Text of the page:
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Saluki

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An eye-catching dog of amazing elegance, the saluki boasts many fans. But this dog can be challenging to train and requires plenty of intense exercise. You have to love those feathered ears and refined looks but although incredibly loyal, this dog can be noticeably reserved. Potentially an excellent pet that won’t bark and which requires minimal grooming, the saluki is not the best choice for inexperienced owners and its strong prey drive can lead to disaster.

Which breed group is the Saluki in?

Breed group: Hound

Saluki breed history

Prized by sheikhs in the Middle East, Salukis have been bred for centuries. This ancient breed is one of the oldest to have been domesticated and is renowned for its outstanding hunting abilities. It is named for the city of Seleukia which has long since disappeared. This dog’s ancestry can be traced back to ancient Egypt, Greece and Persia. They were originally desert dogs which accompanied nomadic tribes. They were considered to be very clean dogs and so were permitted to live in their masters’ tents.

It is believed that Salukis were introduced to Europe as early as the 12th century. They arrived in the UK in 1840 when they were imported by Florence Amherst who saw the dogs when travelling in Egypt. Salukis became popular in the UK during the 1920s when officers returning from war brought salukis home with them. Brigadier General Lance and his wife helped establish the breed club and were instrumental in getting the Saluki recognised by the Kennel Club.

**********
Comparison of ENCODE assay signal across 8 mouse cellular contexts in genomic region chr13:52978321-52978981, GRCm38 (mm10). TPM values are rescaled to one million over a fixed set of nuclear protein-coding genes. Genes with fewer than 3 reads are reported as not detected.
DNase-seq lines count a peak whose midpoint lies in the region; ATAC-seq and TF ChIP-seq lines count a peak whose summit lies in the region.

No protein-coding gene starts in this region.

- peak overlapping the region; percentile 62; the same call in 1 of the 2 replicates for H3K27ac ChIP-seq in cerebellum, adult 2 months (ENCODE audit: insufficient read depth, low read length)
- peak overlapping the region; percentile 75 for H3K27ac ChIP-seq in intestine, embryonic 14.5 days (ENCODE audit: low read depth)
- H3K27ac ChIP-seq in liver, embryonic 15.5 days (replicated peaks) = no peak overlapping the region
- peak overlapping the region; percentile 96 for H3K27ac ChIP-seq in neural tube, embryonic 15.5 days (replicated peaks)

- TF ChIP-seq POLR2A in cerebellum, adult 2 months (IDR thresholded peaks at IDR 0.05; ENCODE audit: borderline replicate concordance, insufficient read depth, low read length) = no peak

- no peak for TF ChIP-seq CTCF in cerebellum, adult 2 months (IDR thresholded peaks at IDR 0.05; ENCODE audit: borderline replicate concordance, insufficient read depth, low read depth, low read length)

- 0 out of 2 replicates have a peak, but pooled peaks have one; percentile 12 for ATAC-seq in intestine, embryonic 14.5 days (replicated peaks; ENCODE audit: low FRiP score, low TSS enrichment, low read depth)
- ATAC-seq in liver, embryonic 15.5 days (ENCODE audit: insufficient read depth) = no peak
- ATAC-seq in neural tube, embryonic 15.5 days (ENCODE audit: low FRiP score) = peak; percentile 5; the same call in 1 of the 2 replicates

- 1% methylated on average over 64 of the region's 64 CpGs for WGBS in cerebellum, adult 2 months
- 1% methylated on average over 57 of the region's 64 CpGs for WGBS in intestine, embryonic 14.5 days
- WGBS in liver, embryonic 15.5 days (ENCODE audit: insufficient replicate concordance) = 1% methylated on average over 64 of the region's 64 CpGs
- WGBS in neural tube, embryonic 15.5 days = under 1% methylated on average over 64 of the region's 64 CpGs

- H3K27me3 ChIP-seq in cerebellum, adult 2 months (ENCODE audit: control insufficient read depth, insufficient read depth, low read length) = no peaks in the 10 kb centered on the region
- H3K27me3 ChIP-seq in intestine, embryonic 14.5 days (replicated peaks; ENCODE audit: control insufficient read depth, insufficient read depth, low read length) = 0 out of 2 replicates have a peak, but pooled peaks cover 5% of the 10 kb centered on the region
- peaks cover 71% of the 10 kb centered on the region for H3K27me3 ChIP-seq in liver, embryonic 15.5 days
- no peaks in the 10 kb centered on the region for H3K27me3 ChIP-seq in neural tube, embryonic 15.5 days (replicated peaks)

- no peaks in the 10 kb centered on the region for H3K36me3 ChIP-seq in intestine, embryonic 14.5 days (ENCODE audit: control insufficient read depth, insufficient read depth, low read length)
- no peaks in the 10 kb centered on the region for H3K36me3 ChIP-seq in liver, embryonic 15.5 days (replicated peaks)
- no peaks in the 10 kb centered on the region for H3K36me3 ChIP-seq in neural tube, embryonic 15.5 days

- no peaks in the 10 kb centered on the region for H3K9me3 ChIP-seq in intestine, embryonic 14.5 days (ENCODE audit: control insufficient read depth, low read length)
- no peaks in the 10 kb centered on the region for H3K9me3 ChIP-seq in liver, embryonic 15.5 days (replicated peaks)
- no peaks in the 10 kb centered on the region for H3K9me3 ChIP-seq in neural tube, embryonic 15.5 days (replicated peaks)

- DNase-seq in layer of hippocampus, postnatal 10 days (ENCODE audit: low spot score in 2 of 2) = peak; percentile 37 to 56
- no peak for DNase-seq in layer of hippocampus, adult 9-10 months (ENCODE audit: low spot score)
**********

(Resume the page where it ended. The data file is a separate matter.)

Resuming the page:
Saluki breed characteristics

Elegant and graceful, salukis immediately command your attention. They boast distinctive feathers on their tails and ears. These dogs are also distinguished by long heads and prominent brows. Their ears are medium in size and lie close to their cheeks while their tails are carried low when the dogs are at rest and higher when the dogs are in motion.

Salukis possess long, arched and muscular necks, sloping shoulders and deep chests. Their coats may be rough or smooth and can be a variety of colours including black, cream, fawn, red and chocolate. Loyal and intelligent, these dogs nonetheless can be highly strung. They often prove to be challenging to train and can become destructive in the home if bored. They thrive on human company but may appear to be aloof and reserved.

  • Lifespan: 12-14 years
  • Height: up to 71cm
  • Weight: up to 27kg
  • Feathered tails and ears
  • Deep chests
  • Rough or smooth coat
  • Variety of colours
  • Elegant
  • Friendly
  • Highly strung
  • Need socialisation
  • Aloof

Health issues with the Saluki

Salukis are known to be prone to the following conditions:

  • Congenital deafness
  • Heart issues
  • Persistent pupillary membrane (PPM)
  • Hip Dysplasia
  • Lymphoma
  • Bloat
  • Sunburn

What is the Saluki bred for?

Salukis were originally bred as desert hunting dogs possessing great speed, strength and endurance. However, their cleanliness and loyal natures saw them become prized companions for nomadic people.

What sort of owners does the Saluki suit?

Incredibly loyal and devoted to their owners, salukis can be excellent pets of impressive intelligence. They are good with children but don’t enjoy boisterous youngsters and so are best suited to homes where there are no toddlers. They are active dogs which require plenty of vigorous exercise and they don’t cope well with being left alone. Salukis boast a high prey drive. They have been known to chase down and kill livestock in the countryside. They are prone to being run over in the urban environment when chasing potential prey.

Salukis are best suited to active owners with homes featuring large, fenced gardens. They need company all day and can be difficult to train and so are not good choices for first-time owners. They can be fussy eaters and they may only properly bond with one person in the family. They do love a good pampering session, though, and they relish their home comforts.


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